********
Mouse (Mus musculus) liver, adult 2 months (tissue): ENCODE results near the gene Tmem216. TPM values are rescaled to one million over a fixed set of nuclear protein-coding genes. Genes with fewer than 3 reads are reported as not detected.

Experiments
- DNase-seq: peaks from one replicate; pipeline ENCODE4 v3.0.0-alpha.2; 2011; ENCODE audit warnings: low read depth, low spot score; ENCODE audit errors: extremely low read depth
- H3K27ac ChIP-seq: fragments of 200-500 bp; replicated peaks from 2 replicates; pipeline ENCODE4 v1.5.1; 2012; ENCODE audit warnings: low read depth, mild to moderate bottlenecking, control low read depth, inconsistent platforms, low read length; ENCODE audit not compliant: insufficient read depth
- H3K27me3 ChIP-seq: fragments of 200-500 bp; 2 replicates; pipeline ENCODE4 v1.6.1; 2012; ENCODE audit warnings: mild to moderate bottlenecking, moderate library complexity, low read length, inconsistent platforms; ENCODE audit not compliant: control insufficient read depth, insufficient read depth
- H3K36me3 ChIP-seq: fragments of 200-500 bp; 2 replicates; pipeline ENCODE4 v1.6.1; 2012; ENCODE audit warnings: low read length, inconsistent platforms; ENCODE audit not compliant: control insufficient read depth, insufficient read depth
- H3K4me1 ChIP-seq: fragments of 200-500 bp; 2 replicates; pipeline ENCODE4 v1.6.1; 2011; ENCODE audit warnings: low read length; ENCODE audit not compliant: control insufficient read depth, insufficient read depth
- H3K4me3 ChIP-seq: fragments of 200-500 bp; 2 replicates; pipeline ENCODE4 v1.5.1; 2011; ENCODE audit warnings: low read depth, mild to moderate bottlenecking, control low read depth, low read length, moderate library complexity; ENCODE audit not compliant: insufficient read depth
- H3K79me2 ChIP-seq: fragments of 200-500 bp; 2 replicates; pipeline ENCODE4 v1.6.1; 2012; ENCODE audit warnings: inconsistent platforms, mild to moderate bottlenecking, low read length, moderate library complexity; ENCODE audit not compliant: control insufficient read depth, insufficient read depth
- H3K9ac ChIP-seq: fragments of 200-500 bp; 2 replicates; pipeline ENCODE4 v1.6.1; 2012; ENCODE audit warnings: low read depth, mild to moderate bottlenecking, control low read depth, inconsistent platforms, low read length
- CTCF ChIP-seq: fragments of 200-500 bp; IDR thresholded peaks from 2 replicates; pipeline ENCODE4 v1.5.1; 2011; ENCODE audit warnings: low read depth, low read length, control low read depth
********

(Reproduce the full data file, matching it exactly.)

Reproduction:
Mouse (Mus musculus) liver, adult 2 months (tissue): ENCODE results near the gene Tmem216. TPM values are rescaled to one million over a fixed set of nuclear protein-coding genes. Genes with fewer than 3 reads are reported as not detected.

Experiments
- DNase-seq: peaks from one replicate; pipeline ENCODE4 v3.0.0-alpha.2; 2011; ENCODE audit warnings: low read depth, low spot score; ENCODE audit errors: extremely low read depth
- H3K27ac ChIP-seq: fragments of 200-500 bp; replicated peaks from 2 replicates; pipeline ENCODE4 v1.5.1; 2012; ENCODE audit warnings: low read depth, mild to moderate bottlenecking, control low read depth, inconsistent platforms, low read length; ENCODE audit not compliant: insufficient read depth
- H3K27me3 ChIP-seq: fragments of 200-500 bp; 2 replicates; pipeline ENCODE4 v1.6.1; 2012; ENCODE audit warnings: mild to moderate bottlenecking, moderate library complexity, low read length, inconsistent platforms; ENCODE audit not compliant: control insufficient read depth, insufficient read depth
- H3K36me3 ChIP-seq: fragments of 200-500 bp; 2 replicates; pipeline ENCODE4 v1.6.1; 2012; ENCODE audit warnings: low read length, inconsistent platforms; ENCODE audit not compliant: control insufficient read depth, insufficient read depth
- H3K4me1 ChIP-seq: fragments of 200-500 bp; 2 replicates; pipeline ENCODE4 v1.6.1; 2011; ENCODE audit warnings: low read length; ENCODE audit not compliant: control insufficient read depth, insufficient read depth
- H3K4me3 ChIP-seq: fragments of 200-500 bp; 2 replicates; pipeline ENCODE4 v1.5.1; 2011; ENCODE audit warnings: low read depth, mild to moderate bottlenecking, control low read depth, low read length, moderate library complexity; ENCODE audit not compliant: insufficient read depth
- H3K79me2 ChIP-seq: fragments of 200-500 bp; 2 replicates; pipeline ENCODE4 v1.6.1; 2012; ENCODE audit warnings: inconsistent platforms, mild to moderate bottlenecking, low read length, moderate library complexity; ENCODE audit not compliant: control insufficient read depth, insufficient read depth
- H3K9ac ChIP-seq: fragments of 200-500 bp; 2 replicates; pipeline ENCODE4 v1.6.1; 2012; ENCODE audit warnings: low read depth, mild to moderate bottlenecking, control low read depth, inconsistent platforms, low read length
- CTCF ChIP-seq: fragments of 200-500 bp; IDR thresholded peaks from 2 replicates; pipeline ENCODE4 v1.5.1; 2011; ENCODE audit warnings: low read depth, low read length, control low read depth